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JCP’s Turnaround Strategy: Turn Back the Clock to Better Days

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J.C. Penney’s (JCP) turnaround strategy is a bold attempt to turn back time and return to its once proud days of profitability. At the heart of this model is the push to reinvigorate private labels and recapture its core shopper, frugal and value-driven.

Much of Ullman’s turnaround strategy for JCP amounts to a grand undoing of the damage wrought by former CEO Ron Johnson’s disastrous tenure. Johnson deemphasized promotional discounts, reinvented the home department to focus on more expensive designers and brands and reorganized stores so products were grouped by brand rather than category. To that end, JCP has been winding down its controversial deal with Martha Stewart, which Macy’s alleged was an infringement on a preexisting arrangement it had with her company, promising exclusivity.

Starting in January, JCP started to decrease its offerings of its own jcp menswear collection, Martha Stewart home furnishings and Joe Fresh apparel. The new store space will be devoted to private-label brands that have proven more profitable over the last two years like JCP Home and Cooks, St. John’s Bay clothing and Ambrielle lingerie.

Many experts believe that JCP’s hopes for recovering lost customers depends on reintroducing lost-cost brands that are immediately recognizable. Bernard Sosnick, an analyst at Gilford Securities said, “A retailer in need depends on shoppers who know it well to begin a recovery. Other shoppers won’t come for quite a while.”

The changes planned by JCP leadership are many. In an effort to squeeze more sales from its existing brands, they will be adding sportswear apparel to its J. Ferrar line of suits. And in an effort to replace the home goods products lost with the departure of Martha Stewart, they will also be expanding their Liz Clairborne brand to include towels and bedding. JCP will limit its selection of home goods from Michael Graves, which has languished.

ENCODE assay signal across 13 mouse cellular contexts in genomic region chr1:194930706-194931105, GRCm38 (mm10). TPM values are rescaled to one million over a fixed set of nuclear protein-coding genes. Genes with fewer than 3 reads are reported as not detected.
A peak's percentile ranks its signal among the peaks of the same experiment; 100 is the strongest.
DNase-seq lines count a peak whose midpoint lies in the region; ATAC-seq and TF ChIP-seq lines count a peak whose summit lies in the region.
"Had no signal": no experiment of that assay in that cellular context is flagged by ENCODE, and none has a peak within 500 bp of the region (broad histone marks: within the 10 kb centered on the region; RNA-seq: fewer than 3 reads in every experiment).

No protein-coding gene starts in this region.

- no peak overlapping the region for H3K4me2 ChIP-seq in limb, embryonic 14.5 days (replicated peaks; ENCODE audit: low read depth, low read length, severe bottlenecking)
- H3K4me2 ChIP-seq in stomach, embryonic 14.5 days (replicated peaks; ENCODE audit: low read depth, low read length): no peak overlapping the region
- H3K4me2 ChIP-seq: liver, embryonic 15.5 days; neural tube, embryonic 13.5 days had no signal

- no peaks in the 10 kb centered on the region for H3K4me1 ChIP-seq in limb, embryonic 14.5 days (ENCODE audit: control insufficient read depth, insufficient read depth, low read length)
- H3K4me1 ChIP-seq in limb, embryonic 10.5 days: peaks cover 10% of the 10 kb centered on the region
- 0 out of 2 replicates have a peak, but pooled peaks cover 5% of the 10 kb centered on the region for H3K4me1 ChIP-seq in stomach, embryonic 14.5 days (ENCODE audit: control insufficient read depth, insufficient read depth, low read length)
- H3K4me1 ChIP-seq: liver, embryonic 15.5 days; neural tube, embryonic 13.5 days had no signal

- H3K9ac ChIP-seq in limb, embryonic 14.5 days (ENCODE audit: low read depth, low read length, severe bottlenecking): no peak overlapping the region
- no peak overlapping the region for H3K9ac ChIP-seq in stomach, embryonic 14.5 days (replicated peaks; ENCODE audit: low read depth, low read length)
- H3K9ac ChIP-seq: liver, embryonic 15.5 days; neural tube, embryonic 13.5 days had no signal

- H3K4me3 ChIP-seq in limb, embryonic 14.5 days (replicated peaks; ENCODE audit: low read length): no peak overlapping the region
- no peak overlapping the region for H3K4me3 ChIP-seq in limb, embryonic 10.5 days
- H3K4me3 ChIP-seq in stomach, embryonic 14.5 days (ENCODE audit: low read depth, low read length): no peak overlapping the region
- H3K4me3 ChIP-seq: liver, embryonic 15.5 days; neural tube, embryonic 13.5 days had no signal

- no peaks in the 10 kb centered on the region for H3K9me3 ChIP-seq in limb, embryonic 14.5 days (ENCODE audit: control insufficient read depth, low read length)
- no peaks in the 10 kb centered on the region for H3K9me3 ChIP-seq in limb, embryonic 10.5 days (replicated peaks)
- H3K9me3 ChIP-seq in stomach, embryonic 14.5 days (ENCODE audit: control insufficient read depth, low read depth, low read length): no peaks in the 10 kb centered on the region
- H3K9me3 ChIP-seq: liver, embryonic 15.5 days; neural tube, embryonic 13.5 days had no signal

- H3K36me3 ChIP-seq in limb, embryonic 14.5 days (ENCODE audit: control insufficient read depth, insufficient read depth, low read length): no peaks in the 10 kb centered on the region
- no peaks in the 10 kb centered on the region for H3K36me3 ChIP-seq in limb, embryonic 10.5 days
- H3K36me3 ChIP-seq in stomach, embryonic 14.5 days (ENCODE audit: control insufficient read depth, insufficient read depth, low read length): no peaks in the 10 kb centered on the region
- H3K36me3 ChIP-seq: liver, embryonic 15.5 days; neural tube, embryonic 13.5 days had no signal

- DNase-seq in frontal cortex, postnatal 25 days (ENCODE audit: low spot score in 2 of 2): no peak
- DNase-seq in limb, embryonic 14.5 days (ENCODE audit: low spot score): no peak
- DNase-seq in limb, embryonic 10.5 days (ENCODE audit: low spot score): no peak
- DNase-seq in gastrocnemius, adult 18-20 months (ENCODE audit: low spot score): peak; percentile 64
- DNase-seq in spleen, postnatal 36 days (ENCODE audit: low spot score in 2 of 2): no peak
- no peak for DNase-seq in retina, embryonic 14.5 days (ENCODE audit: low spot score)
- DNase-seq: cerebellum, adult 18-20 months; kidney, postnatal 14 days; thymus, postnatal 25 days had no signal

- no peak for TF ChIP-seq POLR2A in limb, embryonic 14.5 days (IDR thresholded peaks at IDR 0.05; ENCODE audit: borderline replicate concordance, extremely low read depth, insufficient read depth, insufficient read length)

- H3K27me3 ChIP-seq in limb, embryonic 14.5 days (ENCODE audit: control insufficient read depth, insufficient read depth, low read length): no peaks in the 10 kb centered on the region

Ullman seems keenly aware that time is of the essence. He said, “We don’t have six or seven years to get our business back. Half of our business has to be brands that we can produce profitably.”

On a conference call discussing JCP’s fourth-quarter earnings report, Ullman parsed the retailer’s recovery plans into three elemental parts. He said the strategy “would come in three phases: the immediate stabilization phase, followed by a phase rebuilding and then the go-forward phase positioned JCPenney for long-term growth. Over the last 10 months, we completed the first two phases of our turnaround in a very tough and highly competitive environment and this year [we are] progressing [the go-forward] phase.”

JCP hopes that eliminating brands that fail to stimulate sales, replacing them with its own private brands, will improve narrowing gross margins. Gross margin the fourth-quarter fell to 28.4%, down from 29.5% in the previous quarter, albeit an improvement over last year’s 23.8%. Ullman said, “We decided after we had given the guidance that as we thought about the go-forward phase, if we really want to finish off the rebuilding phase, let’s put behind us the things that the customer really doesn’t expect to see in JCPenney. So that did affect our margin and that explains the difference.”